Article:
This is a very long, but a very recommended, article from the NY Times on the drying up of the west. While most of us think of global warming as the ice caps melting and our coastal cities being submerged underwater, it's really much more encompassing than that. Science isn't my forte, but I'll try to sum up the article. In the American West, mountain snowpack (winter snow that falls on the mountains at high altitudes and then melts and seeps down in the spring to provide water) is decreasing every year as a result of climate change. This is bad enough in and of itself, as there's less water to go around for people in California, Nevada and the other states, but the population in many of these states is growing rapidly. So there's going to be less water for more people.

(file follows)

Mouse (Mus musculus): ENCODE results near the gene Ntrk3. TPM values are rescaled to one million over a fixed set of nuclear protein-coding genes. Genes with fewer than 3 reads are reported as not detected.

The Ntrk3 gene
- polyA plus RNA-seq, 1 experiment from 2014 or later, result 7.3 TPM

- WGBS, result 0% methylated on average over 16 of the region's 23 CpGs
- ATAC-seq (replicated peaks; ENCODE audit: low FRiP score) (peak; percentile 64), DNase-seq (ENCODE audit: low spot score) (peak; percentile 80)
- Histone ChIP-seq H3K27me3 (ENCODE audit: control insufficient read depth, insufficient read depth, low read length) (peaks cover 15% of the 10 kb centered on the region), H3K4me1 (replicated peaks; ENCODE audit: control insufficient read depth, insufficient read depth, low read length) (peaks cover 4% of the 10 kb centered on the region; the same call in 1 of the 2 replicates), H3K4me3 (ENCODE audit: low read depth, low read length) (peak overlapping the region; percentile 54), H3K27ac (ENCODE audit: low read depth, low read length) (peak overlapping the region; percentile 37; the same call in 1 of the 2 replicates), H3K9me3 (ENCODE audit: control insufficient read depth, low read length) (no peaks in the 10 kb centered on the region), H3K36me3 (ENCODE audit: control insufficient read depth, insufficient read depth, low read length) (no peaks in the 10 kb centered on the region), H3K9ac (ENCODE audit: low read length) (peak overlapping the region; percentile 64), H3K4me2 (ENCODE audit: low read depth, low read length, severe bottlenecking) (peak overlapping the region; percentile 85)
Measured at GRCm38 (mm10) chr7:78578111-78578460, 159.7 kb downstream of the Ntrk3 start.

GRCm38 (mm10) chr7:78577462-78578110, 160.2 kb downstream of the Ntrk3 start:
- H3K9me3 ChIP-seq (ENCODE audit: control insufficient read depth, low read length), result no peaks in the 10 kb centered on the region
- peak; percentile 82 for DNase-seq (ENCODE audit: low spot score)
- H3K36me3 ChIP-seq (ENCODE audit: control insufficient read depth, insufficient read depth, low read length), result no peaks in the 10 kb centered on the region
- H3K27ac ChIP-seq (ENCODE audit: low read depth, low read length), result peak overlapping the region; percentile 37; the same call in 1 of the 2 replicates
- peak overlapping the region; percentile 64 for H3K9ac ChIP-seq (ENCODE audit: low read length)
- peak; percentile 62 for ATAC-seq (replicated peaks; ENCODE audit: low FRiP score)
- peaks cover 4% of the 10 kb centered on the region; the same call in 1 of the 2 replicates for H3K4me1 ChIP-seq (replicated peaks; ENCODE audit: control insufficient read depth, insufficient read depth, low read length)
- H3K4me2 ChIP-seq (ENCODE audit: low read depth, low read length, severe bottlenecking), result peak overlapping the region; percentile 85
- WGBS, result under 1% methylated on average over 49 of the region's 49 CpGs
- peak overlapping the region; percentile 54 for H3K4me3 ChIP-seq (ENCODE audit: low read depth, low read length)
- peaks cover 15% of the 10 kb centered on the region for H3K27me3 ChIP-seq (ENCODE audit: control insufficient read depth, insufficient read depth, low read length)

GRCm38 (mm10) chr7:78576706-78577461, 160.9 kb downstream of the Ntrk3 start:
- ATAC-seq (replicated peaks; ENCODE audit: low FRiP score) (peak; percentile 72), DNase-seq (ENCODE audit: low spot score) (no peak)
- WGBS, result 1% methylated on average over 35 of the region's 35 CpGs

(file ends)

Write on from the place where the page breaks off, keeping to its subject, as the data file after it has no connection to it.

The article discusses this as well as interviews several scientists and water treatment experts who are trying to find solutions to this problem. As places like the Sierra Nevada, the Colorado River and Lake Mead dry up, it becomes problematic in terms of litigation, as there are many contracts between states and localities for water rights.
This is very relevant, especially today, as both the California wildfires and Georgia declaring a state of emergency over its drought are top stories. It's funny how we thought global warming would be a problem for the future generation, but it's fast proving to be a major problem for us.